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‘Eat water-rich foods to stay hydrated this World Fruit and Vegetable Day’

The 5+ A Day Charitable Trust is leading a global celebration of fruit and vegetables by encouraging Kiwis to consume more fresh produce with a high water content to boost hydration.

World Fruit & Vegetable Day is celebrated by 30 different nations who are members of AIAM5- (an international alliance for associations who promote consumption of fruit and vegetables to enhance global health). The annual initiative reinforces a United Nations’ key message that what we eat, and how food is produced, all affects scarce water resources. People can make a difference by choosing to eat local, seasonal, fresh foods and reducing food waste, as well as preventing water pollution.

Aotearoa will be the first country to mark World Fruit & Vegetable Day on 20th October promoting this year’s international theme, “Eat more fruit and vegetables. More hydration. More life.”

5+ A Day Trustee and Principal Scientist and Team Leader at Plant and Food Research, Dr Carolyn Lister, says proper hydration is essential for good health.

“Drinking water is very important to maintain your energy, look after your skin and optimise your heart and muscle function. But many fresh foods naturally contain lots of water too so are important to include in your daily diet,” Dr Lister says.

Cucumber, tomato, celery, lettuce, courgette, watermelon, strawberries and avocado all have a high water content. In addition, they contain minerals like potassium and magnesium which are important for water and electrolyte balance.

“Consuming foods that are a good source of potassium, like avocado and tomato, can counteract the effects of sodium and help remove it from the body, thus maintaining good hydration,” Dr Lister explains. “Fruit and vegetables are also naturally low in sodium which is a mineral we need, but don’t need too much of.”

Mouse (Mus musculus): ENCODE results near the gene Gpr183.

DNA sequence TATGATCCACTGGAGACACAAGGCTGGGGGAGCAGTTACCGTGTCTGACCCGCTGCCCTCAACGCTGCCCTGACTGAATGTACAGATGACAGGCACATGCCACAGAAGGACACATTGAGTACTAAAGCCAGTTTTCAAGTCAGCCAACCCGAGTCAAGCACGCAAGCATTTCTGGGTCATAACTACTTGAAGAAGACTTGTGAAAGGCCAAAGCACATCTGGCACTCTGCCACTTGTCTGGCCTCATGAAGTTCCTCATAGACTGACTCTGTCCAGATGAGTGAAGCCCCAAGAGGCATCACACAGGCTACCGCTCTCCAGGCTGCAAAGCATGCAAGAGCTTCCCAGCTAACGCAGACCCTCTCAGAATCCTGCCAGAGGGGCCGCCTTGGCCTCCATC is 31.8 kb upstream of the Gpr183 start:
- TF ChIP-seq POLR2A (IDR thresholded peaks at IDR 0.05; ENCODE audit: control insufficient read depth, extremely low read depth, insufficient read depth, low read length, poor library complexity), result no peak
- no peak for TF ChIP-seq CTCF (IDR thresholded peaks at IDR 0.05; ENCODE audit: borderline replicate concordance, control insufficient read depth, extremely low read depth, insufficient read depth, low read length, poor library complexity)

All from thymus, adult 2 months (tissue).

Cucumbers have been used for centuries to quench thirst as they contain over 95% water. They are directly related to watermelon which is a good source of potassium and vitamin C, and similarly contain over 90% water.

Lettuce provides important nutrients like folate and dietary fibre, as well as a high amount of water (95%). This combination makes lettuce low in calories as well as providing a hydration boost. Tomatoes contain potassium and many different phytonutrients which provide a wide range of health benefits.

Anyone who has grated courgettes before will know how much water can be squeezed out of them before adding them to a recipe. Celery, strawberries and slices of melon all make refreshing summer snacks due to their high water content.

“Water use is an important part of growing, harvesting and preparing fruit and vegetables,” Dr Lister acknowledges. “This precious resource is not infinite so we need to stop taking water for granted and start improving the way we use it in our daily lives. Being aware of alternative sources of hydration – such as consuming certain fruit and vegetables – is a good step towards achieving that goal.”


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